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Men in Black: How the Supreme Court is Destroying America

Recorded on February 15, 2005

Location: The Heritage Foundation's Lehrman Auditorium

The Supreme Court endorses sodomy, terrorist rights, and importing foreign law.

Are these in the Constitution? You're right: They're not. But these days the Constitution is no restraint on our out-of-control Supreme Court - a Court that imperiously strikes down laws and imposes new ones purely on its own arbitrary whims. There's a word for that: tyranny. In Men in Black: How the Supreme Court is Destroying America, radio talk show host and legal scholar Mark Levin dissects the judicial tyranny that is robbing us of our freedoms and stuffing the ballot box in favor of liberal policies. If you've ever wondered why - no matter who holds political power - American society always seems to drift to the left, Levin has the answer: the black-robed justices of the Supreme Court, subverting democracy in favor of their own liberal views. In throwing the book at our own judicial system - in particular, American judges who ignore the Constitution and dismantle the rights of American citizens in everyday court proceedings - Levin shares jaw-dropping examples of judicial power grabs and liberal power plays by judges, whose decades of judicial activism have made the Supreme Court the most potent threat to American freedom.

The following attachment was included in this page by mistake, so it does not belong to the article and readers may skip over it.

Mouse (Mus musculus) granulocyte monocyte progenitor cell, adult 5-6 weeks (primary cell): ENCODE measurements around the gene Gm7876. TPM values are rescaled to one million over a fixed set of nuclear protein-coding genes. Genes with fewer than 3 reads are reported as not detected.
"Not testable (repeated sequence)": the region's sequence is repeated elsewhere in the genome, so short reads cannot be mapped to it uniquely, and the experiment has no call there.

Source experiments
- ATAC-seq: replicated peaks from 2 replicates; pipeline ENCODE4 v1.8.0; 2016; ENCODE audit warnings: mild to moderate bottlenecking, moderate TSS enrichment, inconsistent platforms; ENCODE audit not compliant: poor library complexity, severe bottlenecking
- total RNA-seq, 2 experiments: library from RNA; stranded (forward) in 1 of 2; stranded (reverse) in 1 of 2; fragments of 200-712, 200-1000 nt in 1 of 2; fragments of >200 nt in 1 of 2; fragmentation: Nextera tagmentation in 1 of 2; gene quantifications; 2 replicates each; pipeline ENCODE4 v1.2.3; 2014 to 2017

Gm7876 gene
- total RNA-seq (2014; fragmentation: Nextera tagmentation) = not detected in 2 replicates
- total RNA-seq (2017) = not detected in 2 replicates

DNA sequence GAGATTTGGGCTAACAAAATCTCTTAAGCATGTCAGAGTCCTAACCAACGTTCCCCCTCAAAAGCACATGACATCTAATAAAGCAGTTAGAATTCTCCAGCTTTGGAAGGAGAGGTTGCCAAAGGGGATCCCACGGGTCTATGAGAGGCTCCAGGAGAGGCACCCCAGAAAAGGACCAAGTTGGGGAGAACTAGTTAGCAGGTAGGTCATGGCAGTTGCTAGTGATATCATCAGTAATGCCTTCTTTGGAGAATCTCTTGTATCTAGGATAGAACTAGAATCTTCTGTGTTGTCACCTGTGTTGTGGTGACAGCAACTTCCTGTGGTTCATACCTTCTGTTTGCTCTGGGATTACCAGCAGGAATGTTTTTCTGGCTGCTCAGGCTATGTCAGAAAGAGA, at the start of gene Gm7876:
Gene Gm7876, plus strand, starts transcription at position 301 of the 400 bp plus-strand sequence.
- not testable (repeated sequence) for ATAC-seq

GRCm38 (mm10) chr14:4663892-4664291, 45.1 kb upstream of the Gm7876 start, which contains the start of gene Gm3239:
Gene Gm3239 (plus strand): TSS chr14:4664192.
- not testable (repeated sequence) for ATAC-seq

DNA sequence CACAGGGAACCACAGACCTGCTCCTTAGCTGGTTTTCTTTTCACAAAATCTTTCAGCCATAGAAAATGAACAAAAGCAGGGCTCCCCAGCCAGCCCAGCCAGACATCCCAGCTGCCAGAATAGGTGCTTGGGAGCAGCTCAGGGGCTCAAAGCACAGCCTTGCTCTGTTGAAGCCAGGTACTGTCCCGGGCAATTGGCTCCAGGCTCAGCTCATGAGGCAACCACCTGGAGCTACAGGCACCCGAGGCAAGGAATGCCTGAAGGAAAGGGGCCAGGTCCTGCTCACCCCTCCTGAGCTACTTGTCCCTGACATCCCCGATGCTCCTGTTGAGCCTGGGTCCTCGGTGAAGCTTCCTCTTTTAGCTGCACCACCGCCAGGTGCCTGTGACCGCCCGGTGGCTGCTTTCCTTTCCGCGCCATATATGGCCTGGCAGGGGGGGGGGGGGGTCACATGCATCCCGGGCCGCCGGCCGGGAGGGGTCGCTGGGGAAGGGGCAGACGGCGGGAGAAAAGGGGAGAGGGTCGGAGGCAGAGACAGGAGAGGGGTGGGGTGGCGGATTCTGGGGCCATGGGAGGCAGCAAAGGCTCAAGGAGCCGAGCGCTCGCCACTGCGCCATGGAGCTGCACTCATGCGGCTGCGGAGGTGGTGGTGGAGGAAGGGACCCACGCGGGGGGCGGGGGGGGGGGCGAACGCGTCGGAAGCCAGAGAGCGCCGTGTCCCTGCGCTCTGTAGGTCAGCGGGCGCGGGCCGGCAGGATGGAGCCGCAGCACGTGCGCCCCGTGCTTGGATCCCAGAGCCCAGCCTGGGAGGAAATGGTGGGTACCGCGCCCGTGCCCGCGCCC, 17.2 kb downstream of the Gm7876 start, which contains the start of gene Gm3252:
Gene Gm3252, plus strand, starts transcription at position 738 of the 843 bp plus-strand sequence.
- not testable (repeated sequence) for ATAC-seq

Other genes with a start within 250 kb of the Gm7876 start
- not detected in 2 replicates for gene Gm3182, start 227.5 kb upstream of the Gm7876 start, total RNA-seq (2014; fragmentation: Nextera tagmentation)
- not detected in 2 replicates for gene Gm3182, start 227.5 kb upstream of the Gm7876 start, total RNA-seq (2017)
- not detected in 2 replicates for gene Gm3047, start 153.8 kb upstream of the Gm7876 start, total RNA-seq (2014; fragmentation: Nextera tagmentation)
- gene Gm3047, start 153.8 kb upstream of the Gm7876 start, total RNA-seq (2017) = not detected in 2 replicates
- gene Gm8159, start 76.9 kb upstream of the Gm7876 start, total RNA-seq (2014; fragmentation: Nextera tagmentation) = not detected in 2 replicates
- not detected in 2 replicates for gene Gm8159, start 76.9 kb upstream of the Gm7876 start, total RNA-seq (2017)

MARK R. LEVIN is one of America's preeminent conservative commentators and constitutional lawyers. He is the President of Landmark Legal Foundation, host of a number-one rated talk radio program on WABC in New York, and a contributing editor for National Review Online. Levin also served as a top advisor to several members of President Ronald Reagan's Cabinet, including service as the Chief of Staff to the Attorney General of the United States, Deputy Solicitor at the Department of the Interior, Deputy Assistant Secretary at the Department of Education, and Associate Director of Presidential Personnel. In 2001, the American Conservative Union honored him with the prestigious Ronald Reagan Award. He graduated Phi Beta Kappa from Temple University in 1977 at the age of nineteen, the same year he was elected to the Cheltenham Township School Board in Pennsylvania. In 1980 he graduated from Temple University School of Law.